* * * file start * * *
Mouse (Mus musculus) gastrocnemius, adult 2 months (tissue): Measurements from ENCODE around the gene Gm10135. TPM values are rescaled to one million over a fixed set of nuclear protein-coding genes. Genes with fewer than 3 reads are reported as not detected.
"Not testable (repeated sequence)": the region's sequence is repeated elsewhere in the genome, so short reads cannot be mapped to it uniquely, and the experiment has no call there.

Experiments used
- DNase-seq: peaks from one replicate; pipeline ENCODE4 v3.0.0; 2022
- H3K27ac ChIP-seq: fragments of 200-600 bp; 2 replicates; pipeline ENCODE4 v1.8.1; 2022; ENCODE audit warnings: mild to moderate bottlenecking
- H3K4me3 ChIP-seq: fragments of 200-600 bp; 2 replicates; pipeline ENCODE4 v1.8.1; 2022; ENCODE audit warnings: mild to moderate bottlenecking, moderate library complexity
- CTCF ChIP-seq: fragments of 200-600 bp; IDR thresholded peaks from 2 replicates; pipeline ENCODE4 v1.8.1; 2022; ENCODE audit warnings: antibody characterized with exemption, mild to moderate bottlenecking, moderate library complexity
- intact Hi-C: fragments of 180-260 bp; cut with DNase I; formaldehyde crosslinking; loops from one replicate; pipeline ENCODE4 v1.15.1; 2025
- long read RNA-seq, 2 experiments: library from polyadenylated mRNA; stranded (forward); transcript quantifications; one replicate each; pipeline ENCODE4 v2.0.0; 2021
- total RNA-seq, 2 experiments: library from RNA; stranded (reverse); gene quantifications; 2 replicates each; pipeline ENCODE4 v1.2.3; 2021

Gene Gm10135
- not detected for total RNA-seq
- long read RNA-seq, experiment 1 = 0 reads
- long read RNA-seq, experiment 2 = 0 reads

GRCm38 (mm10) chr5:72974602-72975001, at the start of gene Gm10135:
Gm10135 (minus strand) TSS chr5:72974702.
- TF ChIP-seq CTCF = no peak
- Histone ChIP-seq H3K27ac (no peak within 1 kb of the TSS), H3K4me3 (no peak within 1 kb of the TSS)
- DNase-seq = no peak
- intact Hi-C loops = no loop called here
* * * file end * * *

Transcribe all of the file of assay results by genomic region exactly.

Mouse (Mus musculus) gastrocnemius, adult 2 months (tissue): Measurements from ENCODE around the gene Gm10135. TPM values are rescaled to one million over a fixed set of nuclear protein-coding genes. Genes with fewer than 3 reads are reported as not detected.
"Not testable (repeated sequence)": the region's sequence is repeated elsewhere in the genome, so short reads cannot be mapped to it uniquely, and the experiment has no call there.

Experiments used
- DNase-seq: peaks from one replicate; pipeline ENCODE4 v3.0.0; 2022
- H3K27ac ChIP-seq: fragments of 200-600 bp; 2 replicates; pipeline ENCODE4 v1.8.1; 2022; ENCODE audit warnings: mild to moderate bottlenecking
- H3K4me3 ChIP-seq: fragments of 200-600 bp; 2 replicates; pipeline ENCODE4 v1.8.1; 2022; ENCODE audit warnings: mild to moderate bottlenecking, moderate library complexity
- CTCF ChIP-seq: fragments of 200-600 bp; IDR thresholded peaks from 2 replicates; pipeline ENCODE4 v1.8.1; 2022; ENCODE audit warnings: antibody characterized with exemption, mild to moderate bottlenecking, moderate library complexity
- intact Hi-C: fragments of 180-260 bp; cut with DNase I; formaldehyde crosslinking; loops from one replicate; pipeline ENCODE4 v1.15.1; 2025
- long read RNA-seq, 2 experiments: library from polyadenylated mRNA; stranded (forward); transcript quantifications; one replicate each; pipeline ENCODE4 v2.0.0; 2021
- total RNA-seq, 2 experiments: library from RNA; stranded (reverse); gene quantifications; 2 replicates each; pipeline ENCODE4 v1.2.3; 2021

Gene Gm10135
- not detected for total RNA-seq
- long read RNA-seq, experiment 1 = 0 reads
- long read RNA-seq, experiment 2 = 0 reads

GRCm38 (mm10) chr5:72974602-72975001, at the start of gene Gm10135:
Gm10135 (minus strand) TSS chr5:72974702.
- TF ChIP-seq CTCF = no peak
- Histone ChIP-seq H3K27ac (no peak within 1 kb of the TSS), H3K4me3 (no peak within 1 kb of the TSS)
- DNase-seq = no peak
- intact Hi-C loops = no loop called here